• EU data protection chiefs say Google's privacy settings break law. (Photo: Jonathas Rodrigues)

Google privacy policy breaks law, EU data chiefs say

16.10.12 @ 20:22

  1. By Benjamin Fox
  2. Benjamin email

BRUSSELS - Search-engine Google has been ordered to re-write its data collection rules after EU regulators found that they were in breach of EU data protection laws.

A letter to Google CEO Larry Page signed by 24 of the EU's 27 national data protection regulators said that the software-giant had "not demonstrated that your company endorses the key data protection principles of purpose limitation, data quality, data minimisation, proportionality and right to object."

The regulators, who collectively make up the Article 29 working party on data protection, also spelt out a 12-point plan for Google to comply with EU law on data protection and retention as well as the e-privacy directive.

These include requirements to get explicit consent from users to use and combine their data and create a simple opt-out mechanism for users. Google should also publish how it uses and processes personal data. However, they have steered clear of accusing the software-giant of intentionally breaking the law and of possible fines or other sanctions.

The report concludes a long-running investigation into Google's practices led by French data regulator CNIL starting in March over the ways that Google collects personal data.

Google changed its data collection practices in March after warning customers using its Gmail and Google+ network of the change. It had claimed that the new Privacy Policy, which allows the company to collect and combine data from any of its services, enabled it to improve the accuracy of its search results and targeted adverts and was not in breach of European law.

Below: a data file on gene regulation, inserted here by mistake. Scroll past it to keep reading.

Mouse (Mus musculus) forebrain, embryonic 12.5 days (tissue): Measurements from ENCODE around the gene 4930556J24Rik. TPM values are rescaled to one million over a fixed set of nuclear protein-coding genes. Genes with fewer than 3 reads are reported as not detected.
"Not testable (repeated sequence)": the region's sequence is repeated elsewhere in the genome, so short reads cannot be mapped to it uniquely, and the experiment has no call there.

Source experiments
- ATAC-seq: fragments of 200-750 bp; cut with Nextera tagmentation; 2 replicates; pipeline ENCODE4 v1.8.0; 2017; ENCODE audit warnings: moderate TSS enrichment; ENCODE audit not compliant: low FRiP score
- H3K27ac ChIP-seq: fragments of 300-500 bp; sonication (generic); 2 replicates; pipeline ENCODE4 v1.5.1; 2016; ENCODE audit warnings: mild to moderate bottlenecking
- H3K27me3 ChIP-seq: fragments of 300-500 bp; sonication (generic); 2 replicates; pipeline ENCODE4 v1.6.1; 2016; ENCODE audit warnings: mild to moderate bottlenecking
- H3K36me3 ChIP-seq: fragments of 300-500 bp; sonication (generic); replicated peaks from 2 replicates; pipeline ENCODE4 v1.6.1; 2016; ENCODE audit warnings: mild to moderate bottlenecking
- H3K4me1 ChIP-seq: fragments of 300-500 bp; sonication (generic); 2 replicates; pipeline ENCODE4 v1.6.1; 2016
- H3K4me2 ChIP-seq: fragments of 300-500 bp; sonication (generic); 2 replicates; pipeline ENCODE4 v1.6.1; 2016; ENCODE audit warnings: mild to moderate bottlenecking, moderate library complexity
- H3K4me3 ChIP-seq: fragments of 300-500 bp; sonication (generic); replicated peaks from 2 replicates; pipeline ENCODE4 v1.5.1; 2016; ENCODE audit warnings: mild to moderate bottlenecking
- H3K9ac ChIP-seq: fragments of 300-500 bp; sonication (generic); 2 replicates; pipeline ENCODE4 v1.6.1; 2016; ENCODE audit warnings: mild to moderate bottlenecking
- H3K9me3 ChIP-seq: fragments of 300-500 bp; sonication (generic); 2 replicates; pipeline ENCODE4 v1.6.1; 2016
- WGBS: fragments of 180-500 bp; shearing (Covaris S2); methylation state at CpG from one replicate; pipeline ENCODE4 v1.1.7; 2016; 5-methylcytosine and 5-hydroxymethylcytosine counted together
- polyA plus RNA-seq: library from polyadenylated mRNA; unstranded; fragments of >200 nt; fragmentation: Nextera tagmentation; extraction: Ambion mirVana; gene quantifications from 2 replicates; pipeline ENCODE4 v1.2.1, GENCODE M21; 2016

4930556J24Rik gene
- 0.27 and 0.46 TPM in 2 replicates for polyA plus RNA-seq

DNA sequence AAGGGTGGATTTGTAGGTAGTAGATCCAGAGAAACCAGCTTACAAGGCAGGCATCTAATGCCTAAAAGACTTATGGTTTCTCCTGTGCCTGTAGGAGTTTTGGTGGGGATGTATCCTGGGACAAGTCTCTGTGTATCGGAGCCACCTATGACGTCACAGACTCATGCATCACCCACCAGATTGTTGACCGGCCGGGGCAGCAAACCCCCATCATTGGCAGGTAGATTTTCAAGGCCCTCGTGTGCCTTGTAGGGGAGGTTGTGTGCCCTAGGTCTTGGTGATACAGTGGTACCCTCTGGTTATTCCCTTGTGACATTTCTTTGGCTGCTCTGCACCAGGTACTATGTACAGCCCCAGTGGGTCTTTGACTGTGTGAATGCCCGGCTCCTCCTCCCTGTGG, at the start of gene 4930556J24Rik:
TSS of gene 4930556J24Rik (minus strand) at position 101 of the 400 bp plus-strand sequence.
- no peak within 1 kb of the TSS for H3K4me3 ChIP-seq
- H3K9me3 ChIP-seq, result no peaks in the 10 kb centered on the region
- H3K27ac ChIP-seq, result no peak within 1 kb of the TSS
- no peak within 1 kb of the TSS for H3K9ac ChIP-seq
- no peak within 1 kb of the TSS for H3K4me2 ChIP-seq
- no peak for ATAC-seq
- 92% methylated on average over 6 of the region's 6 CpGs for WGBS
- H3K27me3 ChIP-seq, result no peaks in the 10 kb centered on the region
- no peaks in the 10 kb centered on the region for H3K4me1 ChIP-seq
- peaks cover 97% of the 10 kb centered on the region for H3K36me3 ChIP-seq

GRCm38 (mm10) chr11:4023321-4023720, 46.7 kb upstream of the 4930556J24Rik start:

Following the announcement, Auke Haagsma, director of ICOMP, a group of software companies including Microsoft that campaigns against Google's dominant market status, told this website that the "unprecedented action by close to 30 privacy enforcement agencies all over Europe shows the severity of Google’s violations.”

“Google wants us to believe that enforcing the privacy laws will end the Internet as we know it, but the opposite is true. It is only if users’ trust that their personal data will not be collected and used against their wishes, that they feel confident enough to use all the important possibilities that the internet offers,” he said.

MEPs also lined up to launch broadsides against Google with MEPs Angelika Niebler and Philippe Juvin, who chair the centre-right EPP's working group on Internet policy, commenting that "Google must change its standards and raise them."

For his part, Belgian centre-left MEP Marc Tarabella, said that it was "unacceptable that European consumers are not clearly aware of what Google does with data inputted by them in good faith into the search engine."

Monique Goyens, director general of the European Consumer Organisation (BEUC), said that the investigation confirmed "our concerns that Google's privacy policy sits on the wrong side of EU data protection rules".

Google said it needs time to come with full response.

"We have received the report and are reviewing it now," said Peter Fleischer, Google's global privacy counsel.

"Our new privacy policy demonstrates our long-standing commitment to protecting our users' information and creating great products. We are confident that our privacy notices respect European law."

The ruling comes as the European Parliament prepares to enter negotiations on plans to overhaul EU data protection rules.

The reforms published by the European Commission in January include steps to increase people's control over their personal data, giving them the right to remove their data from company lists. It also tightens the rules on how companies can use data.